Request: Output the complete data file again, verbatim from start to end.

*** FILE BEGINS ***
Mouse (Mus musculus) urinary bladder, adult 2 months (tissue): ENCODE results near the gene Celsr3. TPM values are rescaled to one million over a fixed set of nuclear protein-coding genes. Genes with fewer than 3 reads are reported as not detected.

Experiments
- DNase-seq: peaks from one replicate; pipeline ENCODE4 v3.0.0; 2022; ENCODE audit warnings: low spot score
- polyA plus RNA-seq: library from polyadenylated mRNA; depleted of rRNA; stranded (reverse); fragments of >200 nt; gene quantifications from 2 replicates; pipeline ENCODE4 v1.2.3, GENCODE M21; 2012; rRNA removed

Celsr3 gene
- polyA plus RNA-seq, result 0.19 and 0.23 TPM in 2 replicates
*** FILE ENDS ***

Mouse (Mus musculus) urinary bladder, adult 2 months (tissue): ENCODE results near the gene Celsr3. TPM values are rescaled to one million over a fixed set of nuclear protein-coding genes. Genes with fewer than 3 reads are reported as not detected.

Experiments
- DNase-seq: peaks from one replicate; pipeline ENCODE4 v3.0.0; 2022; ENCODE audit warnings: low spot score
- polyA plus RNA-seq: library from polyadenylated mRNA; depleted of rRNA; stranded (reverse); fragments of >200 nt; gene quantifications from 2 replicates; pipeline ENCODE4 v1.2.3, GENCODE M21; 2012; rRNA removed

Celsr3 gene
- polyA plus RNA-seq, result 0.19 and 0.23 TPM in 2 replicates